Health update: The husband’s treatments are progressing and we * finally * got the test results we were waiting for and it was good news for the spine! Thanks so much for your prayers.

Happy feast day! Red for Pentecost! #dontcountus #someofusareoutsick

I’ve had some questions in my Instagram DMs today asking

  1. Is Pentecost really the “Birthday of the Church”? and,
  2. If it’s not, is it important that Catholics try to stop people from celebrating it as such?

My answers are

1. Not . . . really.

and 2. Dude, no.

Lemme explain.

Folks were sharing with me conflicting information from different Catholic sources, some saying (I’m paraphrasing here), “Yay, Pentecost is the birthday of the Church! We must all have a birthday cake and celebrate!” and another saying, “Pentecost is not the birthday of the Church. That’s Protestant nonsense. We good Catholics have a solemn duty to ruin everyone’s party and let them know the Truth.”

I don’t find either of these positions particularly defensible, Catholic-wise.

The Catechism of the Catholic Church (766) says,

“The Church is born primarily of Christ’s total self-giving for our salvation, anticipated in the institution of the Eucharist and fulfilled on the cross.”

And references a quote from St. Ambrose (+397):

“As Eve was formed from the sleeping Adam’s side, so the Church was born from the pierced heart of Christ hanging dead on the cross.” 

So, according to the Catechism, the Church was “born” on Good Friday at Jesus’ death, with assistance from the Last Supper on Holy Thursday. 

But the issue with hoping to call ANYTHING the “birthday” of the Church is that “birthdays” are not a Christian thing. Early Christians considered celebrations of birthdays to be both pagan and vain. Early Christian writer Origen in his Homilies on Leviticus states,

The saints not only do not celebrate a festival on their birthdays, but, filled with the Holy Spirit, they curse that day. 

He sounds fun, right?

Christians historically celebrated (and in some countries still do celebrate) their saint namedays in lieu of birthdays. Saints are honored by a liturgical feast on their “dies natalis” meaning “day of birth” but referring to the anniversary of their “birth” into heaven a.k.a. their day of death. 

Today, most Christians see birthdays as a harmless cultural tradition that can be celebrated alongside religious holidays.

But early Christians wouldn’t have been looking to find a birthday of the Church. It wouldn’t make sense to them to be trying to insist that one “birthday” is correct and another is incorrect. Instead we have multiple feast days on which we remember different aspects of how the Church came to be. We celebrate the Incarnation on Christmas and the Annunciation nine months before that. We remember the establishment of the Eucharist and of the sacramental priesthood at the Last Supper on Holy Thursday. We remember Jesus’ death on Good Friday and his Resurrection on Easter Sunday. On Pentecost we celebrate the coming of the Holy Spirit, giving the disciples the strength to spread the gospel and face their martyrdoms. We remember the foundings of particular early church buildings. It’s a whole calendar. ALL YEAR 😉 . It’s all important and worth honoring.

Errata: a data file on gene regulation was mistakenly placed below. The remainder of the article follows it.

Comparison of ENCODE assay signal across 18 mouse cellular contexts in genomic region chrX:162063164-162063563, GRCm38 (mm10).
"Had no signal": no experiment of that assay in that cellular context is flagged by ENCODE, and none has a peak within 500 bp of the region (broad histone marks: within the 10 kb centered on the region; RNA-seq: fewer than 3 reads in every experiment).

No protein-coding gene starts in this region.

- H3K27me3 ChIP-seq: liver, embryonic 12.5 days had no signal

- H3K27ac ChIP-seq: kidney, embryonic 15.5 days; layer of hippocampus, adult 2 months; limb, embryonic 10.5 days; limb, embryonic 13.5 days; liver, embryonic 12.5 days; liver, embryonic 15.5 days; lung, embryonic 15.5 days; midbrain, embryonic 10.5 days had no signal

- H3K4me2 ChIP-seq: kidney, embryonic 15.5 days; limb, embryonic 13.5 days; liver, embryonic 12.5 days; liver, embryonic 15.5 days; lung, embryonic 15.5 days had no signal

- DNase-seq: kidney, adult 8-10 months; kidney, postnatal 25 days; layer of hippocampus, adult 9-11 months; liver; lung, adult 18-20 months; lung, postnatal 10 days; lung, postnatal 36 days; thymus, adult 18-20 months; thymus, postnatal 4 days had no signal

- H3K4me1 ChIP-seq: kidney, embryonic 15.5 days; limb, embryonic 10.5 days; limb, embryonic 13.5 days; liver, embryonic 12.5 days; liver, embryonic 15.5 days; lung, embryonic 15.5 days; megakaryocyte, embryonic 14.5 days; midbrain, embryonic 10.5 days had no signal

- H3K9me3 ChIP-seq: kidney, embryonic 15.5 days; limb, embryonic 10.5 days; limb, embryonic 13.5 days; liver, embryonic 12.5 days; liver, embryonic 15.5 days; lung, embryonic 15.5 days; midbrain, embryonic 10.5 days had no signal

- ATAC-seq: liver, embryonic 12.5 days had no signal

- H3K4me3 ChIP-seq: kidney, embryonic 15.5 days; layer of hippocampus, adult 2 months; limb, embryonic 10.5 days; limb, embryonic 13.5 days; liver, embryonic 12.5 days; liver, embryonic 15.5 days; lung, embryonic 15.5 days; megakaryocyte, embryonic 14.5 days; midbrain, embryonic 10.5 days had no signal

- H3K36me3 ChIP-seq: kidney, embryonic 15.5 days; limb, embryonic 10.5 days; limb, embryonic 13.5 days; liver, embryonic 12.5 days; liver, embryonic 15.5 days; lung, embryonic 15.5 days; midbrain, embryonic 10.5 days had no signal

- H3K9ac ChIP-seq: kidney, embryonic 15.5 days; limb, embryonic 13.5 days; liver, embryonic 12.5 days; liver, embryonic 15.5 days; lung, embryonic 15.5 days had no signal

Do Protestants who say that what happened at the Last Supper was just symbolic have a vested interest in preferring to highlight the preaching and missionary spirit part of the birth of the Church over the Eucharist and sacramental priesthood part? Yes, they do.

Does that make it wrong for them to celebrate it? Or for Catholics to celebrate that part as well?

I say no.

We should ALL be celebrating Pentecost. It’s an important feast day that IMHO doesn’t get enough attention because there aren’t secular traditions associated with it. In our family we like to play up the “tongues of fire” part of the story and we celebrate with a bonfire, and wearing red, and (as of this year) tongues of fire bopper headbands. So fun. The aspect of Pentecost that I highlight in our family discussions is how the descent of the Holy Spirit made the apostles so fearless when that was definitely not the case previously. We are given that gift as well . . . in the sacrament of confirmation. (More on the muttonheadedness of the apostles here.

But there is absolutely nothing that says you can’t celebrate any feast day you choose with a cake. Except, ironically, Good Friday! 😆

In our house, we have a birthday cake for baby Jesus on Christmas. We have a lamb cake on Holy Thursday to celebrate the Eucharist and the priesthood. We fast on Good Friday. There’s nothing that says we can’t celebrate a different PART of the founding of the Church on Pentecost with a cake. And far be it from me to try to squelch the liturgical living inclinations of our Protestant brothers and sisters. A birthday cake on Pentecost today, and, who knows, maybe next year they’re getting confirmed at the Easter Vigil. 

There are times when, as Catholics, we HAVE to take a stand. I don’t think this is one of them. I hope you were able to celebrate in the way that worked best for your family. If you missed it, hey, you can always do a belated celebration! (Check out the resources in the June Liturgical Living Box here.)

Happy Pentecost! 

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